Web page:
Mayfair

Mayfair, Westminster

An elite residential and commercial quarter bounded by Park Lane, Oxford Street, Regent Street and Piccadilly

Like Bel­gravia, its main rival as the most pres­ti­gious dis­trict in Lon­don, much of the land here became the prop­er­ty of Sir Thomas Grosvenor in 1677 on the occa­sion of his mar­riage to the Ebury heiress Mary Davies.

In 1686 a two-week May fair trans­ferred from Hay­mar­ket to Great Brook Field, where Cur­zon Street and Shep­herd Mar­ket now stand. In com­mon with almost every Lon­don fair it became noto­ri­ous for its ‘loose, idle and dis­or­der­ly’ crowds – and the event was exiled to Bow in 1764. By this time, the neigh­bour­ing fields had been laid out with high-class res­i­den­tial streets and squares, notably Berke­ley Square, Grosvenor Square and Hanover Square, while Bond Street had filled with fash­ion­able shops.

Some of Mayfair’s most charm­ing streets are the ones that its devel­op­ers reserved for trades­men and which were lat­er dis­tinc­tive­ly rebuilt; the 1890s ter­ra­cot­ta frontages of Mount Street and Arts and Crafts hous­es in Mount Row pro­vide the best exam­ples.

Dur­ing the First and Sec­ond World Wars wealthy res­i­dents evac­u­at­ed them­selves to the coun­try­side and, when many chose not to return after­wards, West­min­ster coun­cil allowed the tem­po­rary con­ver­sion of some homes to offices, many of which were used by spies. As those per­mis­sions have expired, ‘new mon­ey’ has come into south­ern May­fair and restored its rep­u­ta­tion as a prime res­i­den­tial address.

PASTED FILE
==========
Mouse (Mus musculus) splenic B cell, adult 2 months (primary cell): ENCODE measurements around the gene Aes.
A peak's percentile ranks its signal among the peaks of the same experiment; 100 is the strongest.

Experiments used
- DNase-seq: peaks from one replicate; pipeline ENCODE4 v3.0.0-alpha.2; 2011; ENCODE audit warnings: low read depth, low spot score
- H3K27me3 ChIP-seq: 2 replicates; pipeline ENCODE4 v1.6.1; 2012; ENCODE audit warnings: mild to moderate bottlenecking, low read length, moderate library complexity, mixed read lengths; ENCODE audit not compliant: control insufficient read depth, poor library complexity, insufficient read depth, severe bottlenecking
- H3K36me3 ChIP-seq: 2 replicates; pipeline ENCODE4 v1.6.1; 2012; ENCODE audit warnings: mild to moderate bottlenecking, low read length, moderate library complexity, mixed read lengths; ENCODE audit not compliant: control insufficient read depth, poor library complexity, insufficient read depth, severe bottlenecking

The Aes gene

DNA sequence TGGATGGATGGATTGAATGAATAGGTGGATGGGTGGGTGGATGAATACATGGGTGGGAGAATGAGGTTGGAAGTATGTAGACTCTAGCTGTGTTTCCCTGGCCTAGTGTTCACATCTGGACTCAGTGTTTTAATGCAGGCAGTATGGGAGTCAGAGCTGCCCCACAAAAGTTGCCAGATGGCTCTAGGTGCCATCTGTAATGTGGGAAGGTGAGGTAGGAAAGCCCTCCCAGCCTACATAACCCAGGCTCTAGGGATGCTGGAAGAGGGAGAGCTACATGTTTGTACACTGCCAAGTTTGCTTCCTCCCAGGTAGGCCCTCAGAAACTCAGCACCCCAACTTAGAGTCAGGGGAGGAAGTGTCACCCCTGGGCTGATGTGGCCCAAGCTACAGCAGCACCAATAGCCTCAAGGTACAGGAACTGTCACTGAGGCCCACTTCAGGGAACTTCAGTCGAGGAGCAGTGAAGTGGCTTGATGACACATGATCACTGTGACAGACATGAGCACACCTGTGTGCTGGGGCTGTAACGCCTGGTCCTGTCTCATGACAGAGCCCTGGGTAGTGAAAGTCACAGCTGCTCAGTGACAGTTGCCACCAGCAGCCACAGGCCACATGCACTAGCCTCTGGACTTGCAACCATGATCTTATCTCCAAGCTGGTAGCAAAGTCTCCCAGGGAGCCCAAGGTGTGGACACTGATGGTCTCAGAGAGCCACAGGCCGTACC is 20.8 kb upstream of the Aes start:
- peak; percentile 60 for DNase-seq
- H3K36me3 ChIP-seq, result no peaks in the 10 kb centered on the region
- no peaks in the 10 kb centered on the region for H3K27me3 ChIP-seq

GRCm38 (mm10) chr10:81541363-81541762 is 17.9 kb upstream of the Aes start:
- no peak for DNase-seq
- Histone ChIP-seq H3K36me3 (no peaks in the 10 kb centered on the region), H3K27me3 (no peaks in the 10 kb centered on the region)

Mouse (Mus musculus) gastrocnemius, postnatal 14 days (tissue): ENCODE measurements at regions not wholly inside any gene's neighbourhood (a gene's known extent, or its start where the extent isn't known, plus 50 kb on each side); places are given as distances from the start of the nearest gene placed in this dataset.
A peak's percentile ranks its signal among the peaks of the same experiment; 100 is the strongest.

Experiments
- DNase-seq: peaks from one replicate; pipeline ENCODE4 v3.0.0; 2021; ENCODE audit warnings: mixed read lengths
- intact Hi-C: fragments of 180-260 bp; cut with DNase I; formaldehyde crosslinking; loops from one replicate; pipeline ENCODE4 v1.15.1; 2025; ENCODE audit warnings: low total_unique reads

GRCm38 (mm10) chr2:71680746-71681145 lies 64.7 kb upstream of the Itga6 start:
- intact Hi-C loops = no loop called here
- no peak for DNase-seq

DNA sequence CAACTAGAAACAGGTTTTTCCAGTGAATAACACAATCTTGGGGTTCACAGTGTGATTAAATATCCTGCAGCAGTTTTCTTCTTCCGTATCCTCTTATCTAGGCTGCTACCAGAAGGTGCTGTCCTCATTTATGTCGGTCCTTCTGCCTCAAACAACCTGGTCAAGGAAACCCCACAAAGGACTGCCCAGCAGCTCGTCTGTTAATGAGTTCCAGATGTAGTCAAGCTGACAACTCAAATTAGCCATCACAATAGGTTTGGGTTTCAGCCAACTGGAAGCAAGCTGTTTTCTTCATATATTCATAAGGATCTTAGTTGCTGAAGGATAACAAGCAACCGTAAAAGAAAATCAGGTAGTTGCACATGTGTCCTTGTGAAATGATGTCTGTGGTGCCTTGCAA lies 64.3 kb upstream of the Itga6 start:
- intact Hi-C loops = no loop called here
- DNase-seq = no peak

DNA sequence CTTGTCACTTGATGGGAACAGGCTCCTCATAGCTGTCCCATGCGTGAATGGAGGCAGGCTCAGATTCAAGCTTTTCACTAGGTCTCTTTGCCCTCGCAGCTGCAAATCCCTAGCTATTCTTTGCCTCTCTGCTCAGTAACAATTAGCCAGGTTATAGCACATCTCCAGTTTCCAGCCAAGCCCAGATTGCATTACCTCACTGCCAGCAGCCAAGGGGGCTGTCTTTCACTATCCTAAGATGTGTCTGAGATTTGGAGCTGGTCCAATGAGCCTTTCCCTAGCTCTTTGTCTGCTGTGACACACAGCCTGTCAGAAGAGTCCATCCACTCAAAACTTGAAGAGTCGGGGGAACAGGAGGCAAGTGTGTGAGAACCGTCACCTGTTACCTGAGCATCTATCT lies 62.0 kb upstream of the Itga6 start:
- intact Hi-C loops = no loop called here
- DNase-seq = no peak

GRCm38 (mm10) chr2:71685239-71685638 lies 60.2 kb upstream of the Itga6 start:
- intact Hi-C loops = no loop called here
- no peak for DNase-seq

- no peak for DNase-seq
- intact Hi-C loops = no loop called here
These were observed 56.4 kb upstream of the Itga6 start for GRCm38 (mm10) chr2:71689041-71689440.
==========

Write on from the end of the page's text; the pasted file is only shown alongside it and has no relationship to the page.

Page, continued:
May­fair is renowned for its exclu­sive bou­tiques, many of which hold a roy­al war­rant. Bond Street seems almost down­mar­ket com­pared with the rar­efied retail­ers of South Aud­ley Street and Cur­zon Street, which also has pri­vate gam­bling clubs, the offices of hedge funds and the Cur­zon May­fair cin­e­ma.

Auc­tion hous­es clus­ter on Bond Street, art deal­ers around Cork Street and tai­lors in Sav­ile Row. The vil­lagey Shep­herd Mar­ket has emerged from a dubi­ous past to acquire bars and bistros. The slight­ly less swanky north­ern part of May­fair is pri­mar­i­ly tak­en up by offices and pri­vate col­leges and clin­ics. Embassies and plush hotels are dot­ted all around.

Benjamin Disraeli, prime minister in 1868 and from 1874 to 1880, died at 19 Curzon Street in 1881. Other Mayfair residents have included the writers Richard Sheridan and Somerset Maugham. Queen Elizabeth II was born at 21 Bruton Street in 1926.

The musicians George Frideric Handel and Jimi Hendrix lived at numbers 25 and 23 Brook Street.

Postal district: W1
Further reading: Peter Thompson with Marcella Evaristi, The Private Lives of Mayfair, Thistle, 2014

 

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* The picture of HR Higgins, Mayfair, at the top of this page is slightly modified from an original photograph, copyright Bex Walton, at Flickr, made available under the Attribution 2.0 Generic licence. Any subsequent reuse is freely permitted under the terms of that licence.